Our presidential hopefuls make all kinds of tax-related promises that are either unrealistic or incompletely specified. Even if McCain were to win, he could only raise taxes. Obama has come out as favoring tax-increases for those families making more than $250,000/year. Since Obama appears to have better chances to win, I will quote a couple of tax-related comments pertaining to his tax plan:
1) I'm a Democrat and an Obama supporter -- a volunteer, in fact. I am also a salaried professional, married to Joe the construction manager. Together, we earn about $250,000 a year, after deductions, and therefore will be paying higher taxes under Obama's tax plan. This even though we live in the NYC metro area, where the cost of living is 2.5 times the national average. That means that our income has the purchasing power of $100,000 in Podunk. We ain't starving, but neither are we Mr. & Mrs. Richie the Hedge Fund Manager.
My point is that Obama's plan will in fact impact the urban, professional middle class. Most of us are voting for him, but let's be honest; we are paying high taxes already here in Westchester County, plus high energy costs, plus high health care costs, and the extra $3,000 or so per year that Obama's plan will cost a family in my income bracket will not come easily.
I wish that Obama would include a "cost of living" adjustment in his tax plan, so that middle-class professionals in big cities wouldn't take a hit. On the other hand, if I have to sacrifice so that Richie finally pays his share, then I'll bite the bullet.
— KT, Chappaqua, NY2) My husband and I have worked hard over the course of our careers. Now that we are in our late 50s, we are mature in our professions and in our earning capacities. After many years of post-graduate education, we each attained the credentials necessary for our respective professions, and we have each subsequently put in countless hours (and immeasurable passion) to serve, in his case, patients, and, in my case, clients. We net more than $250,000 annually. Although we are now worried about the value of our investments, we are still looking forward to a comfortable retirement in the next decade.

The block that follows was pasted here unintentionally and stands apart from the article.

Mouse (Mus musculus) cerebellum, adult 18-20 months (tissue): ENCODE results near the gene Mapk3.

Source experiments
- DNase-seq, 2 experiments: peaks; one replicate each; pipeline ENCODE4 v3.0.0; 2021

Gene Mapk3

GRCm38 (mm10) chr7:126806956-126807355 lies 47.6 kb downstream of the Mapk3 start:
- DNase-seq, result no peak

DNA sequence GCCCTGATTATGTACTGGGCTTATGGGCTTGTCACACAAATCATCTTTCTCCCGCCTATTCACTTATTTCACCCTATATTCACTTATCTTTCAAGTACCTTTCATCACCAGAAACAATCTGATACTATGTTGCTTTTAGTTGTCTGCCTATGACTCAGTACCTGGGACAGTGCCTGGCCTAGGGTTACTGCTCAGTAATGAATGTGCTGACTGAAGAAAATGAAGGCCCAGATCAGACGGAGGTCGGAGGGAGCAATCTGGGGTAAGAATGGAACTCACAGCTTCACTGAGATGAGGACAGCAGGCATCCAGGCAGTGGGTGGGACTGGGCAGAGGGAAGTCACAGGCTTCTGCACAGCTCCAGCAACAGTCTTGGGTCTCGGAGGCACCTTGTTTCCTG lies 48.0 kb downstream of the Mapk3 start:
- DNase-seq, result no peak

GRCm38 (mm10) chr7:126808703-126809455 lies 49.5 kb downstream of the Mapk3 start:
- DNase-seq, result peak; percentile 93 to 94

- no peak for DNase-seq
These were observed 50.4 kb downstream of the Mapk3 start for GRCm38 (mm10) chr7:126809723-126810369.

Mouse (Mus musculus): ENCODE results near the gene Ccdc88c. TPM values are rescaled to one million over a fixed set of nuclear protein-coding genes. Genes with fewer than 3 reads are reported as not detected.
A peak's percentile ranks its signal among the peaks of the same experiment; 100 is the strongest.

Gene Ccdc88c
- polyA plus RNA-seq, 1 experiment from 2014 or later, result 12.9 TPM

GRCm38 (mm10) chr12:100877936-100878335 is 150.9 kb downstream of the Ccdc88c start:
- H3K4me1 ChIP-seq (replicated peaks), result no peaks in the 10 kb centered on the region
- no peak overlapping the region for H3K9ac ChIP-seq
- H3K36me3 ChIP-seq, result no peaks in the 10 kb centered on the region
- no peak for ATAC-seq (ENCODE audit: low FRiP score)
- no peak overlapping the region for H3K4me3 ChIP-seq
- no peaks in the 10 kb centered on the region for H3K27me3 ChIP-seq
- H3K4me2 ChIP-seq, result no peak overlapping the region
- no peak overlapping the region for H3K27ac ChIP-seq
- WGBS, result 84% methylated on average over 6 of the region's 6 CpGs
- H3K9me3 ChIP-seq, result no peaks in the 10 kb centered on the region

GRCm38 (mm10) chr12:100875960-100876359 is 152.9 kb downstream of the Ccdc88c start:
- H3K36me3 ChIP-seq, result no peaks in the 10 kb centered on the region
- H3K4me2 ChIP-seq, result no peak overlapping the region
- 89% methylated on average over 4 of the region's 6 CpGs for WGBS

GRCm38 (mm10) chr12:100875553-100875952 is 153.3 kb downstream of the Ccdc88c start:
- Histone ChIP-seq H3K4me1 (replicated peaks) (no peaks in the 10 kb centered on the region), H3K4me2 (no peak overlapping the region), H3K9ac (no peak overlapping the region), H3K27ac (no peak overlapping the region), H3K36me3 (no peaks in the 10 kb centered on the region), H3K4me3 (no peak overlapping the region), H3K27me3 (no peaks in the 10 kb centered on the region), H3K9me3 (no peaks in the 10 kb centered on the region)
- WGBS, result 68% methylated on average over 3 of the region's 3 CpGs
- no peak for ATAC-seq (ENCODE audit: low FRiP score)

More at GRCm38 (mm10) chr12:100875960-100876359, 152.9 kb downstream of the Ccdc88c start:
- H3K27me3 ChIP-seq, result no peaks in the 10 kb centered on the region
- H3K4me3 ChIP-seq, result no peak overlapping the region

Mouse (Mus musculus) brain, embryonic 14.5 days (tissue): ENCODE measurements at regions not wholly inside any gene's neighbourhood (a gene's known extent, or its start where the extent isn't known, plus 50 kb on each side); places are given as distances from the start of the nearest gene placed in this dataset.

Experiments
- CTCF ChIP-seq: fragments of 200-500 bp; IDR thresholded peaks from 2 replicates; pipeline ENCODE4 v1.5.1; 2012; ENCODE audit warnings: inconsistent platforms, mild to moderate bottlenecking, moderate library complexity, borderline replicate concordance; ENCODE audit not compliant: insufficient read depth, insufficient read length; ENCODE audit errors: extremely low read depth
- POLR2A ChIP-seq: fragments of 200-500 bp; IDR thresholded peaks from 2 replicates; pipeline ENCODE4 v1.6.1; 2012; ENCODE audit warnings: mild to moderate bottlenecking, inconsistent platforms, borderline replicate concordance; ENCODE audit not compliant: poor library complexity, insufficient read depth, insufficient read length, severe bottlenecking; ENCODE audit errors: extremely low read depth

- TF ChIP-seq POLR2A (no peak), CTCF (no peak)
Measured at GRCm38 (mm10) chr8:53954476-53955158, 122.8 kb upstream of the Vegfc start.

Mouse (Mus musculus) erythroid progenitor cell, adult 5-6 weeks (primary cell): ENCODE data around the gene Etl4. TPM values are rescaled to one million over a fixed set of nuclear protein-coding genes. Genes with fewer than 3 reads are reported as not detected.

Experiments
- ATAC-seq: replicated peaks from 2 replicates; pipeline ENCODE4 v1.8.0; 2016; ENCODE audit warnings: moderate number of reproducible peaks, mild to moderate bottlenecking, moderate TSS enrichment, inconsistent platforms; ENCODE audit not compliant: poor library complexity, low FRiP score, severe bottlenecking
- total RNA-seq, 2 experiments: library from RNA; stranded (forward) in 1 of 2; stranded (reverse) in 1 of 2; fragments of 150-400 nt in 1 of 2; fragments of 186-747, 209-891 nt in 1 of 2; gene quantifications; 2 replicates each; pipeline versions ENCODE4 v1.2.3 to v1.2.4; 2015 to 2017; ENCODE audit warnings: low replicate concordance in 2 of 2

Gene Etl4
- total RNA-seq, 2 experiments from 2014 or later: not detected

While we don't particularly enjoy paying taxes, we do enjoy being citizens of the United States. We do expect to contribute to the education, infrastructure, public health, social welfare, safety, and culture of the country we live in. We do want to do our part to insure its future. So, while we may sigh when we write checks to the IRS, we also take some satisfaction in the belief that we are integral to the success of our country. Moreover, because we can afford to pay a larger share of our income than others can, we expect to do so.
Regardless of our professional success, however, we still are limited in our income potential by our relying principally on reimbursement for our labor. There are many others in the over $250,000/year category with incomes much greater than ours. There are many whose earnings come from their investments or their executive positions enabling them to partake of large shares of corporate earnings. Fairness requires that these individuals pay even greater amounts/percentages of their income than those of us who are essentially high-earning workers do. The tax rate needs to continue to slide upward, for top incomes go way, way, way above $250,000 annually. Those corporate executives who take millions in cash, bonuses, and stocks do not even breathe the same air as my husband and I. Their tax rate has to be greater than ours. In the tax realm, that's all I ask of Obama when he takes over the reins of this country, which he will do, and not a moment too soon.
— Shelley, Santa Barbara